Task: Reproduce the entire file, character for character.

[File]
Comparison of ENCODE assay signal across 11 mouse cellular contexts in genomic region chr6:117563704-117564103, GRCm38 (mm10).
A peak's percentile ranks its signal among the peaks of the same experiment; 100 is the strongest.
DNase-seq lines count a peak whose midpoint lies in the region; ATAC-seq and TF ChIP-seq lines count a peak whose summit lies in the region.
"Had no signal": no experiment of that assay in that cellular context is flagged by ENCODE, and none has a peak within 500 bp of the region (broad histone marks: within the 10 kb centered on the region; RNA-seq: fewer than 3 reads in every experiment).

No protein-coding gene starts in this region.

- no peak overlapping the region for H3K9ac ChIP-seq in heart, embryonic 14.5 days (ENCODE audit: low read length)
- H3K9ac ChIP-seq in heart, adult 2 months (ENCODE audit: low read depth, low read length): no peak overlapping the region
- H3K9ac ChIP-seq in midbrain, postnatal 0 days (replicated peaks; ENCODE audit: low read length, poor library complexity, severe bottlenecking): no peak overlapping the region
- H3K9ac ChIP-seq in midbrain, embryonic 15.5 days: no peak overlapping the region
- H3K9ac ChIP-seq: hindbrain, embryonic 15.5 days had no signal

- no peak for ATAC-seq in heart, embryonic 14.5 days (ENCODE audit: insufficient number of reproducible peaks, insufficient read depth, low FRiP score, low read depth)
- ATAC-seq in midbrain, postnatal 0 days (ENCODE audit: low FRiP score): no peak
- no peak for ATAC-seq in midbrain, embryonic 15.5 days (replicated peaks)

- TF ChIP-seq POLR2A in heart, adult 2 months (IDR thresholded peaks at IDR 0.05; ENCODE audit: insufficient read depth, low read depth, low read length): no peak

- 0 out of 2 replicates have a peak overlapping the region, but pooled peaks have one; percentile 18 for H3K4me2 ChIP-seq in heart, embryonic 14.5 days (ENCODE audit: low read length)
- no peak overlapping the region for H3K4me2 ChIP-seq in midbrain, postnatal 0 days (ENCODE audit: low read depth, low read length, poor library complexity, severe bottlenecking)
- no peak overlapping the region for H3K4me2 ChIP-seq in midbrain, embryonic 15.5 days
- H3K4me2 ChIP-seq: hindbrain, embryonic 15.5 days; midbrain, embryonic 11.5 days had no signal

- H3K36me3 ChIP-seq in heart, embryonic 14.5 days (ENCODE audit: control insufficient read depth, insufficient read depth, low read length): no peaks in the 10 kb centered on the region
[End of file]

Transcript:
Comparison of ENCODE assay signal across 11 mouse cellular contexts in genomic region chr6:117563704-117564103, GRCm38 (mm10).
A peak's percentile ranks its signal among the peaks of the same experiment; 100 is the strongest.
DNase-seq lines count a peak whose midpoint lies in the region; ATAC-seq and TF ChIP-seq lines count a peak whose summit lies in the region.
"Had no signal": no experiment of that assay in that cellular context is flagged by ENCODE, and none has a peak within 500 bp of the region (broad histone marks: within the 10 kb centered on the region; RNA-seq: fewer than 3 reads in every experiment).

No protein-coding gene starts in this region.

- no peak overlapping the region for H3K9ac ChIP-seq in heart, embryonic 14.5 days (ENCODE audit: low read length)
- H3K9ac ChIP-seq in heart, adult 2 months (ENCODE audit: low read depth, low read length): no peak overlapping the region
- H3K9ac ChIP-seq in midbrain, postnatal 0 days (replicated peaks; ENCODE audit: low read length, poor library complexity, severe bottlenecking): no peak overlapping the region
- H3K9ac ChIP-seq in midbrain, embryonic 15.5 days: no peak overlapping the region
- H3K9ac ChIP-seq: hindbrain, embryonic 15.5 days had no signal

- no peak for ATAC-seq in heart, embryonic 14.5 days (ENCODE audit: insufficient number of reproducible peaks, insufficient read depth, low FRiP score, low read depth)
- ATAC-seq in midbrain, postnatal 0 days (ENCODE audit: low FRiP score): no peak
- no peak for ATAC-seq in midbrain, embryonic 15.5 days (replicated peaks)

- TF ChIP-seq POLR2A in heart, adult 2 months (IDR thresholded peaks at IDR 0.05; ENCODE audit: insufficient read depth, low read depth, low read length): no peak

- 0 out of 2 replicates have a peak overlapping the region, but pooled peaks have one; percentile 18 for H3K4me2 ChIP-seq in heart, embryonic 14.5 days (ENCODE audit: low read length)
- no peak overlapping the region for H3K4me2 ChIP-seq in midbrain, postnatal 0 days (ENCODE audit: low read depth, low read length, poor library complexity, severe bottlenecking)
- no peak overlapping the region for H3K4me2 ChIP-seq in midbrain, embryonic 15.5 days
- H3K4me2 ChIP-seq: hindbrain, embryonic 15.5 days; midbrain, embryonic 11.5 days had no signal

- H3K36me3 ChIP-seq in heart, embryonic 14.5 days (ENCODE audit: control insufficient read depth, insufficient read depth, low read length): no peaks in the 10 kb centered on the region